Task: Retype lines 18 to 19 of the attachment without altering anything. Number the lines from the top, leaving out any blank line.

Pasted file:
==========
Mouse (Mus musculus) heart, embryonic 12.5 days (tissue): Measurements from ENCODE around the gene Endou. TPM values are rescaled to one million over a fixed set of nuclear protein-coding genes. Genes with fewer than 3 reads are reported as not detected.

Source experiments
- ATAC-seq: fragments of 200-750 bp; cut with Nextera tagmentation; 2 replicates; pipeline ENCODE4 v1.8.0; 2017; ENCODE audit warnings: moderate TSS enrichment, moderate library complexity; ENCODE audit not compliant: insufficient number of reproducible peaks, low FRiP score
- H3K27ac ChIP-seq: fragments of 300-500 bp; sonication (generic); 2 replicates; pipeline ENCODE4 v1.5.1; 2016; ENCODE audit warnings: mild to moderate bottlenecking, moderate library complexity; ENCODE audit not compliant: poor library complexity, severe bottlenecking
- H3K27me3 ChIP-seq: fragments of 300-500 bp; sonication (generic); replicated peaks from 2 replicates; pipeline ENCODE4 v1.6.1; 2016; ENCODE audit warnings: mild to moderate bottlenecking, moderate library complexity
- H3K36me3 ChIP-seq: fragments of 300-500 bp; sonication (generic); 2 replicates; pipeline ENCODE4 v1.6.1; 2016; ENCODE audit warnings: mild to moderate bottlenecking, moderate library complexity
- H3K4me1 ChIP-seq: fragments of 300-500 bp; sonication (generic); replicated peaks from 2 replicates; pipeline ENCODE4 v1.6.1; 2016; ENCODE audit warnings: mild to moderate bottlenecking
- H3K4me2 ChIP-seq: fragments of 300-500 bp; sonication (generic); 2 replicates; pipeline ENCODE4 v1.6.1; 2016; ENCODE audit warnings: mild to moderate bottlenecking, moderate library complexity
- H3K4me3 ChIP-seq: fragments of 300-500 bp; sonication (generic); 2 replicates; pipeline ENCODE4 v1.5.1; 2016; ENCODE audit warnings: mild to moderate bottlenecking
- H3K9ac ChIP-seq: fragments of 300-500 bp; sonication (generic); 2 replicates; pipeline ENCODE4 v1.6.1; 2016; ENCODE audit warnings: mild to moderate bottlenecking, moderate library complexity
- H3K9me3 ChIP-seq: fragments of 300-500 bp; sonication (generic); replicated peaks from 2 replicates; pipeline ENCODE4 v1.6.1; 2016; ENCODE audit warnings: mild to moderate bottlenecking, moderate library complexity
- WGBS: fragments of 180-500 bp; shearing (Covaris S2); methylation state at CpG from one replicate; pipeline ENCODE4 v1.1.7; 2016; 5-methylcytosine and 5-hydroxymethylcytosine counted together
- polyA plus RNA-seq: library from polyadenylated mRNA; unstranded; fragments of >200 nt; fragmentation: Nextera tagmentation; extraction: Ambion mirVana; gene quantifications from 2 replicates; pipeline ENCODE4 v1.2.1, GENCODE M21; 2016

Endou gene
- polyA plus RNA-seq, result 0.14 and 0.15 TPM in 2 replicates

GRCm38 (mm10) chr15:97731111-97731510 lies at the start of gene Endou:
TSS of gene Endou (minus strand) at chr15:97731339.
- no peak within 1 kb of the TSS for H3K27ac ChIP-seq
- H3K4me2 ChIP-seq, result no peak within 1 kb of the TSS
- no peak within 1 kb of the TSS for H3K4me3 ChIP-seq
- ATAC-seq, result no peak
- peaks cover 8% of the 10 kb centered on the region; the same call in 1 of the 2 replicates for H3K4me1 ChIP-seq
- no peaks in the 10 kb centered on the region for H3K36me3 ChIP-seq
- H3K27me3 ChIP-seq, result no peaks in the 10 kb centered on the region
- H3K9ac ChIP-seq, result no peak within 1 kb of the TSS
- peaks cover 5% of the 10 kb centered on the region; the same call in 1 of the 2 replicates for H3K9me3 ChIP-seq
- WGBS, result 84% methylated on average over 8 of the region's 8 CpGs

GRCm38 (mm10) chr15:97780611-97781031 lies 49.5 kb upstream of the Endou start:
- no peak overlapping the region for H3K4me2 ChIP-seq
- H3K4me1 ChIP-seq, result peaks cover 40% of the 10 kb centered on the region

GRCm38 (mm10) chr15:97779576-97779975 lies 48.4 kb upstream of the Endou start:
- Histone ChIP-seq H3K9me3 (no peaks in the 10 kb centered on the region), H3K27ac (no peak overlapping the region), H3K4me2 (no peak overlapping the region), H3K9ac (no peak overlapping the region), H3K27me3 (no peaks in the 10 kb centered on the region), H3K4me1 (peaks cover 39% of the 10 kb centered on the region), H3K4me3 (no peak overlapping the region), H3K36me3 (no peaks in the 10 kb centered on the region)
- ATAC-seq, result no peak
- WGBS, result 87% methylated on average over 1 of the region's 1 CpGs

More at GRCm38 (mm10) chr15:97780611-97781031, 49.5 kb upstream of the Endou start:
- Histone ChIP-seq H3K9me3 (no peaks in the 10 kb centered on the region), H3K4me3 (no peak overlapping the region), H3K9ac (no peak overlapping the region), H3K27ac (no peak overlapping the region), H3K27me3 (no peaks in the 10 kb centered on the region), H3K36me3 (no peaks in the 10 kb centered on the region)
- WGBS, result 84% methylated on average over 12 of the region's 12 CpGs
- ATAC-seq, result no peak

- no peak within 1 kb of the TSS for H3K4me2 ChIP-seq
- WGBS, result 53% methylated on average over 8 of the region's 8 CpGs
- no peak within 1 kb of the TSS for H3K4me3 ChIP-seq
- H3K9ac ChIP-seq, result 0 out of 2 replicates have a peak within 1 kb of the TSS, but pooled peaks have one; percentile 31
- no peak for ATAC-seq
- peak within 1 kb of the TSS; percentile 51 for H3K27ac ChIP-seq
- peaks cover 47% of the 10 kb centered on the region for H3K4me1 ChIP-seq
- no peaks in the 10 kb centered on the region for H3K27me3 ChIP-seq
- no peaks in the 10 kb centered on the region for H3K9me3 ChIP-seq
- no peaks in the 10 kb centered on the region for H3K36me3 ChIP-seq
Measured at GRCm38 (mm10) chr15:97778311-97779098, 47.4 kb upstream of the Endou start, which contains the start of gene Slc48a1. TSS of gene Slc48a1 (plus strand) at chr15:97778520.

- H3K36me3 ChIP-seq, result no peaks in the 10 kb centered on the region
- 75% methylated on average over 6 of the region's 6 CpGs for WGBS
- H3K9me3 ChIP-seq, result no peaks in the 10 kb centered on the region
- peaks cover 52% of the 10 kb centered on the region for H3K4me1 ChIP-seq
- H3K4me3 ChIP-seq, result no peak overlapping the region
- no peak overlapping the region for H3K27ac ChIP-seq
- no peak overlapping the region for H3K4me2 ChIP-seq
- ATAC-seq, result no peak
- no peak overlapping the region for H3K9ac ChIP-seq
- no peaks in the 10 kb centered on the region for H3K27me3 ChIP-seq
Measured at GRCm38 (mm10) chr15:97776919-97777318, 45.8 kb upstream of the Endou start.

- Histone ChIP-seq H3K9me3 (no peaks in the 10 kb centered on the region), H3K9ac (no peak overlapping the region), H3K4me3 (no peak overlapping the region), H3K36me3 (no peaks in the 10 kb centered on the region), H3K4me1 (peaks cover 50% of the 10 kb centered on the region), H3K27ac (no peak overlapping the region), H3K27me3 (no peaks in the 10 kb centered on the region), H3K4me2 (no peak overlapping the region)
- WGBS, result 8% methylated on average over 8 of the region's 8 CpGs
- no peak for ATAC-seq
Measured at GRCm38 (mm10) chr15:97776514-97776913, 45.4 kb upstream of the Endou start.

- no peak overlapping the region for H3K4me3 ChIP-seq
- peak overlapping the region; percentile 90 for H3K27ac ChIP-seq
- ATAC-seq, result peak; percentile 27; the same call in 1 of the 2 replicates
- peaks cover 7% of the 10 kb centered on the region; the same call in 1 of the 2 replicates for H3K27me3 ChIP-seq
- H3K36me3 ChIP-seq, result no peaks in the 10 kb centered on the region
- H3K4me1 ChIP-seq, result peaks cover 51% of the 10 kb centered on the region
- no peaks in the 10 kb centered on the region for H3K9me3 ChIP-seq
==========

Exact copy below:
- no peak within 1 kb of the TSS for H3K27ac ChIP-seq
- H3K4me2 ChIP-seq, result no peak within 1 kb of the TSS